Officials upset over divorced fathers angry protests

Legal officials look for ways to control recent trend of demonstrations outside private residences of family court judges.

By
October 2, 2012 23:14
1 minute read.
Father and son

Father and son 521. (photo credit: Israel Weiss)

 
X

Dear Reader,
As you can imagine, more people are reading The Jerusalem Post than ever before. Nevertheless, traditional business models are no longer sustainable and high-quality publications, like ours, are being forced to look for new ways to keep going. Unlike many other news organizations, we have not put up a paywall. We want to keep our journalism open and accessible and be able to keep providing you with news and analyses from the frontlines of Israel, the Middle East and the Jewish World.

As one of our loyal readers, we ask you to be our partner.

For $5 a month you will receive access to the following:

  • A user experience almost completely free of ads
  • Access to our Premium Section
  • Content from the award-winning Jerusalem Report and our monthly magazine to learn Hebrew - Ivrit
  • A brand new ePaper featuring the daily newspaper as it appears in print in Israel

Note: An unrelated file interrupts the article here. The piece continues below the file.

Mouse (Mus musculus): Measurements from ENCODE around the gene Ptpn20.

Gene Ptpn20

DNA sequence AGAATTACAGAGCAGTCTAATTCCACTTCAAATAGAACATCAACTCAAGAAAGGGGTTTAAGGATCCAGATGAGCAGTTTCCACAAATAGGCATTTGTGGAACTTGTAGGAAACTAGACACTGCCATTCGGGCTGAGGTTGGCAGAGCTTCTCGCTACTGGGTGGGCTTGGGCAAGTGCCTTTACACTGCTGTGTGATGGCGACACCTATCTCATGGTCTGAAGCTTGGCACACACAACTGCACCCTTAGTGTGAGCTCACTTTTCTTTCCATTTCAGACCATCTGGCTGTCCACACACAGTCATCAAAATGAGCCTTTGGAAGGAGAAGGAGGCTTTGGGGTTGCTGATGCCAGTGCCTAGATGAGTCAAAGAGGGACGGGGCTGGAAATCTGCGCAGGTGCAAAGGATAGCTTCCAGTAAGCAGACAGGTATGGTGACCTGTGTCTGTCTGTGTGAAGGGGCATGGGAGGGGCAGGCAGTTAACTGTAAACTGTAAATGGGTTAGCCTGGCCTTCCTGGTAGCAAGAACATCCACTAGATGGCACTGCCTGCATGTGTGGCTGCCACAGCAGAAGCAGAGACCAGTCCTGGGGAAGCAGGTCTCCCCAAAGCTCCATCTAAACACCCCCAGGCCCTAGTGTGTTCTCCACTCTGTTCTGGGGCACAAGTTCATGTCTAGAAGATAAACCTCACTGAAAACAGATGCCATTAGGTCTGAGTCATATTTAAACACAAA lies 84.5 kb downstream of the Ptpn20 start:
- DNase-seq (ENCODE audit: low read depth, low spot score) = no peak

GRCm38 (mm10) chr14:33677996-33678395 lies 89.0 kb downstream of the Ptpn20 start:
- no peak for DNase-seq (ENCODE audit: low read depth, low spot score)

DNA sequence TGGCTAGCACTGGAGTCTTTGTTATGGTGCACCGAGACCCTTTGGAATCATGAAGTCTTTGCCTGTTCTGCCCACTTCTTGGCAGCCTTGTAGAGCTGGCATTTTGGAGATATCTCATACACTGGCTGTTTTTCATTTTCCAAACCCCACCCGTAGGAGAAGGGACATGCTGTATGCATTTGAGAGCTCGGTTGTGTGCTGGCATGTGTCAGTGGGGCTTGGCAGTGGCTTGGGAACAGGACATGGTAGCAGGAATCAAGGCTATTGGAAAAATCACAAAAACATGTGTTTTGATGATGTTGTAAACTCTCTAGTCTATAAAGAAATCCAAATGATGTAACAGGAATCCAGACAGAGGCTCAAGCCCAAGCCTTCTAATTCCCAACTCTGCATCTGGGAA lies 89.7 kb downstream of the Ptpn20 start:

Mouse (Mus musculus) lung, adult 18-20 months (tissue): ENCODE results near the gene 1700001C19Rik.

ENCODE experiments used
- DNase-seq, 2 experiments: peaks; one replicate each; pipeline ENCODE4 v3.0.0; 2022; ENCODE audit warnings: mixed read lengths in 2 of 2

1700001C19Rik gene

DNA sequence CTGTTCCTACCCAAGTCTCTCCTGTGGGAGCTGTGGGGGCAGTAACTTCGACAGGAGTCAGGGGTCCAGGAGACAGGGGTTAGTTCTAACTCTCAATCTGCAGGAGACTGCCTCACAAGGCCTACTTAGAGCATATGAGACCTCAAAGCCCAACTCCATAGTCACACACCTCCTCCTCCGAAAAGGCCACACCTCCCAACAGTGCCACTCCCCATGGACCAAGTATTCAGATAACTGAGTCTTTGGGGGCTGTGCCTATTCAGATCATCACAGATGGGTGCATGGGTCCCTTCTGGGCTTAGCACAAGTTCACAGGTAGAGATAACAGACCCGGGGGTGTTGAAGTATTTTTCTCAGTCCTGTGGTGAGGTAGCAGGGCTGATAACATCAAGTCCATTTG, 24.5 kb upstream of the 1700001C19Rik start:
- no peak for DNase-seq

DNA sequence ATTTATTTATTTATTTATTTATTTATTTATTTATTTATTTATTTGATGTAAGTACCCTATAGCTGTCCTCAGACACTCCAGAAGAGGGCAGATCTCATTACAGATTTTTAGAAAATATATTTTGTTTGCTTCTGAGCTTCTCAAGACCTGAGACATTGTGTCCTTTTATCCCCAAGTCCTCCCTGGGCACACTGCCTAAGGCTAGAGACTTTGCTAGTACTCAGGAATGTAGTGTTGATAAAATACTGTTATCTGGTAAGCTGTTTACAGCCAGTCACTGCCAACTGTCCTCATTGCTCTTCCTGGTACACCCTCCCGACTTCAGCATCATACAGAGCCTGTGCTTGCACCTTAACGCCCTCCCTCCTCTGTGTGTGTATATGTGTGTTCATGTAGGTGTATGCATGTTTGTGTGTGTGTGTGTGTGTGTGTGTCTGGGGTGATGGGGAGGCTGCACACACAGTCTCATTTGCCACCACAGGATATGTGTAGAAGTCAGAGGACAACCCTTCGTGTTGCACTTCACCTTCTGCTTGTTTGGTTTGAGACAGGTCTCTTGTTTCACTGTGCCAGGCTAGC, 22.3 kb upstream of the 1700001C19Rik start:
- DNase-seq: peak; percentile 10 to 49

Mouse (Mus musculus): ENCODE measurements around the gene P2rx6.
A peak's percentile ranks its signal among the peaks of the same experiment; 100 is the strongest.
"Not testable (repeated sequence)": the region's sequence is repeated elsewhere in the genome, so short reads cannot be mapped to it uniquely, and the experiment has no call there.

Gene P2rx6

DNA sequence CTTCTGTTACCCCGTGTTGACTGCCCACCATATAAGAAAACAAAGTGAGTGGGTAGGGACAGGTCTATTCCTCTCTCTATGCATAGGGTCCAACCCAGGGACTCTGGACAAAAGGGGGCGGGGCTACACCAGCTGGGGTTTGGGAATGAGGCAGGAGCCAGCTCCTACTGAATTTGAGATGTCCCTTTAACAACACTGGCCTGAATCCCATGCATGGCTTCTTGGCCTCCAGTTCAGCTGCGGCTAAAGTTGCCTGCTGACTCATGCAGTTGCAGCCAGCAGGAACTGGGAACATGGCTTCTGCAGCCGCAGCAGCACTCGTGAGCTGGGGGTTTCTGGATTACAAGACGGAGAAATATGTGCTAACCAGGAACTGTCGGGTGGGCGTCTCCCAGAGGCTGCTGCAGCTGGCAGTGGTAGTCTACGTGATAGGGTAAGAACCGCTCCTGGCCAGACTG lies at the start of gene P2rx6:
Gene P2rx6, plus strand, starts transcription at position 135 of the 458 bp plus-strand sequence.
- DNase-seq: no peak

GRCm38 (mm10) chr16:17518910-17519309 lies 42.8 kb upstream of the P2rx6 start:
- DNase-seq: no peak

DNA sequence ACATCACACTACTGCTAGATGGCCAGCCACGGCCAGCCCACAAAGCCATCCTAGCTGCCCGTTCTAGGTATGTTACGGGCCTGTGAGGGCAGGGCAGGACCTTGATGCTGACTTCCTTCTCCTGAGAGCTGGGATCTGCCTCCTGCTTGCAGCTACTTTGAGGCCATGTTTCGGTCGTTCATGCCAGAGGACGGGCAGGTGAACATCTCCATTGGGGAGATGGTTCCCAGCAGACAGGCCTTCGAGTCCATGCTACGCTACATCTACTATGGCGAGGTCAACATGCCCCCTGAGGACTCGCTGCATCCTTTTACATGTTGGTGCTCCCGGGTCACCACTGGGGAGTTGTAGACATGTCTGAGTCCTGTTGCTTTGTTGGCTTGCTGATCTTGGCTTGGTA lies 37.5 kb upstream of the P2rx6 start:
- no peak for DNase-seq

Help us grow and continue telling Israel’s story to the world.

Thank you,

Ronit Hasin-Hochman, CEO, Jerusalem Post Group
Yaakov Katz, Editor-in-Chief

UPGRADE YOUR JPOST EXPERIENCE FOR 5$ PER MONTH Show me later

Top judicial and legal officials met recently to figure out ways to use the law to exercise greater control over what many officials consider a disturbing trend of demonstrations outside private residences of family court judges without police permits.

Among the top officials were Supreme Court President Asher D. Grunis, Attorney-General Yehuda Weinstein, head of the Court Administration Michael Spitzer and state prosecutor Moshe Lador.

Be the first to know - Join our Facebook page.


According to a court official, there is a growing trend of disgruntled fathers who have lost custody hearings and then demonstrated or threatened to demonstrate outside the private residences of the judges who ruled against them without getting permits from the police.

While the right to demonstrate is sacred, said the official, all demonstrations need police permits, and many of these demonstrations have been violating the law in that regard.

The meetings of top officials have focused on being more meticulous about enforcing rules regarding receiving police permits and enforcement against those individuals who demonstrate outside judges’ houses without those permits.

The official denied other media reports that there was a move to pass new laws to prohibit demonstrating outside judges’ houses across the board.

Rather, there must be a sense that “with freedom comes responsibility,” said the official, noting that any democratic government must find a balance between freedom of expression and assembly and invasion of public officials’ private space without acquiring the required permits.

JPOST VIDEOS THAT MIGHT INTEREST YOU:

Join Jerusalem Post Premium Plus now for just $5 and upgrade your experience with an ads-free website and exclusive content. Click here>>

Related Content

Riot
August 31, 2014
Rioting resumes throughout east Jerusalem Saturday night

By DANIEL K. EISENBUD